ized that literacy was a problem, weestablished a children’s library withcomputers. When we saw that thechildren were sometimes too hungryto concentrate, we began our mealprogram,” she explains. During thecoronavirus pandemic, the missionestablished safety protocols andstarted a food bank for families thatlost their income.
Slowick keeps tackling problems
one by one. She once learned of a
family whose infant passed his days
in a cardboard box. She helped the
family purchase a stroller and kept
them engaged with the mission. As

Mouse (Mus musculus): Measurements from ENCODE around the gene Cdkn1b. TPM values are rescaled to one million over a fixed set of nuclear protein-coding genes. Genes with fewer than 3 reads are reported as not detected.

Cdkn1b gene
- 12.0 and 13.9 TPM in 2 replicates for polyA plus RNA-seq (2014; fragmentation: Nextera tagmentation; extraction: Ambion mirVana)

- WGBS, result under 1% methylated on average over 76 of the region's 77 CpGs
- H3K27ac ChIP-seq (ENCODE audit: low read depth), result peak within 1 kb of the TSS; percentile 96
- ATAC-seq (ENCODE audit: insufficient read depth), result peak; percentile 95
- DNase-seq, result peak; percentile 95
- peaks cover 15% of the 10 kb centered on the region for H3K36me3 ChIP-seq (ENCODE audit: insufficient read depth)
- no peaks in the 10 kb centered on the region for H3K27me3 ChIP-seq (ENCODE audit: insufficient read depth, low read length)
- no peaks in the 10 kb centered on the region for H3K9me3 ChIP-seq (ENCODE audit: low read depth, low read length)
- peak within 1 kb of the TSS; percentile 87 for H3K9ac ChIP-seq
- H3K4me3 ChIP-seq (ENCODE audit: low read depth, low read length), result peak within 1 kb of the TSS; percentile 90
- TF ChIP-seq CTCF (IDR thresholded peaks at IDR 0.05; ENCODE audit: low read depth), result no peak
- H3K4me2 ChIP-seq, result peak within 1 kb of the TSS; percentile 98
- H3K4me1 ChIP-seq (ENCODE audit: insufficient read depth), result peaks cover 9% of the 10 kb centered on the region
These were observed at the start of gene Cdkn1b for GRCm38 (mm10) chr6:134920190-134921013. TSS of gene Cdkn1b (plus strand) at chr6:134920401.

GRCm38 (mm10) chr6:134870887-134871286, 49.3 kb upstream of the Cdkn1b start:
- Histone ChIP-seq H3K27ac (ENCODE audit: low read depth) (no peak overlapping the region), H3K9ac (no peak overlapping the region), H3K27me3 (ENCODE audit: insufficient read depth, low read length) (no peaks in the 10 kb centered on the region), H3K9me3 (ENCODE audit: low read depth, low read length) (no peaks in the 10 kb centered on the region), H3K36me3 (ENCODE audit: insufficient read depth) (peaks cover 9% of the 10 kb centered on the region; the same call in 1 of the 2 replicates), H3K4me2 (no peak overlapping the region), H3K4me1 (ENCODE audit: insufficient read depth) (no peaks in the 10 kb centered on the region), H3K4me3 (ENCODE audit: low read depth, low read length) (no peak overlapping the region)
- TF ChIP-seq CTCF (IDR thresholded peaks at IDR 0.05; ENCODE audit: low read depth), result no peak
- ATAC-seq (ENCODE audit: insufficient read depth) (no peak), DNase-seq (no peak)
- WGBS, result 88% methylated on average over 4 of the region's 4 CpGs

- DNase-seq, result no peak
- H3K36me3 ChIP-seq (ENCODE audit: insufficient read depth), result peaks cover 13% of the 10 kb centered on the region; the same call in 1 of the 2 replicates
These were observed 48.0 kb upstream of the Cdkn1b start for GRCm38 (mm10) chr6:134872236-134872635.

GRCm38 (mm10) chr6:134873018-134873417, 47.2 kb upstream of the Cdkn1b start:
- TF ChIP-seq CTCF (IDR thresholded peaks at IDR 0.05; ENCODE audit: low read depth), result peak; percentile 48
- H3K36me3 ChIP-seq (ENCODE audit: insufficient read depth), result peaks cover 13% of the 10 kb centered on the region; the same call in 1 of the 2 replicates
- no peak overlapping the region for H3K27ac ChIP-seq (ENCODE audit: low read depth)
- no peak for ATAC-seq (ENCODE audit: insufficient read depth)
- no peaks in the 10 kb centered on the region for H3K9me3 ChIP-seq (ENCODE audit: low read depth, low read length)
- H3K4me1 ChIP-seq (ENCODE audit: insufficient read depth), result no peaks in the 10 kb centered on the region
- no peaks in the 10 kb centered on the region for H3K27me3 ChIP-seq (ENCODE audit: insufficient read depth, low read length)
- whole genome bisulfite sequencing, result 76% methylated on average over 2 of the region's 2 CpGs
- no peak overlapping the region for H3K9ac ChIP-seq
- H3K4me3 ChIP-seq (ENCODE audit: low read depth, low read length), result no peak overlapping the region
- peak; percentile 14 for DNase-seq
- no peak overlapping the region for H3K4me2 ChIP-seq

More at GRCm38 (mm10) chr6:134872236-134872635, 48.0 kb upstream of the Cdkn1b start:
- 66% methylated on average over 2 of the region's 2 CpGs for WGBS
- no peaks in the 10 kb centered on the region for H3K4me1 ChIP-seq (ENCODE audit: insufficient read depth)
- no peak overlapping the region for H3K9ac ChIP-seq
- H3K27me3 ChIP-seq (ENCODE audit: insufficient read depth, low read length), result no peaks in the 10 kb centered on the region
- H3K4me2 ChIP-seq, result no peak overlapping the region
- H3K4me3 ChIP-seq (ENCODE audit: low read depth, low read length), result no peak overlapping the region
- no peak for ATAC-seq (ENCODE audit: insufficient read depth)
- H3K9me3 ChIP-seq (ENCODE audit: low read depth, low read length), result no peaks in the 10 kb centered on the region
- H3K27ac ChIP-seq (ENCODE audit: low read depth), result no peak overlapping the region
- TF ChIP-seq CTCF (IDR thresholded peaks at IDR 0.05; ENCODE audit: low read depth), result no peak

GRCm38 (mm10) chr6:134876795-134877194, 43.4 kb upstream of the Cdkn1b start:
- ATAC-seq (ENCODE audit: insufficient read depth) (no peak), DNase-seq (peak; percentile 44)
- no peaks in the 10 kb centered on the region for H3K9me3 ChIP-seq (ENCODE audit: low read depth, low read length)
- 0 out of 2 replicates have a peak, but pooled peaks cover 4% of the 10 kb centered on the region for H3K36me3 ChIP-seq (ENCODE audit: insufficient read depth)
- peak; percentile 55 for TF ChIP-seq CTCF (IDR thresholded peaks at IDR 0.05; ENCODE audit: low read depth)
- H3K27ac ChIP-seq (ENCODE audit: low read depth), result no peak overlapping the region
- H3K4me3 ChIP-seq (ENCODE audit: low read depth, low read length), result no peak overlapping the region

for the baby: “He’s doing very well in
school now,” she reports.
Tracking the educational progress of the children means a lot toSlowick and her volunteers, a dozenof whom have become FranciscanAssociates. In fact, among the volunteer tutors are young people who
ANTONIA LOPEZ sitswith her son as herdaughters behind herwork on book reports.Lopez is learning toread in adult literacyclasses at the mission.
once received help from the missionthemselves, some of whom haveeven gone on to college.
“It is incredibly touching,” shesays, “to see children who oncestruggled in school be successful intheir studies and want to help theyounger children.” =
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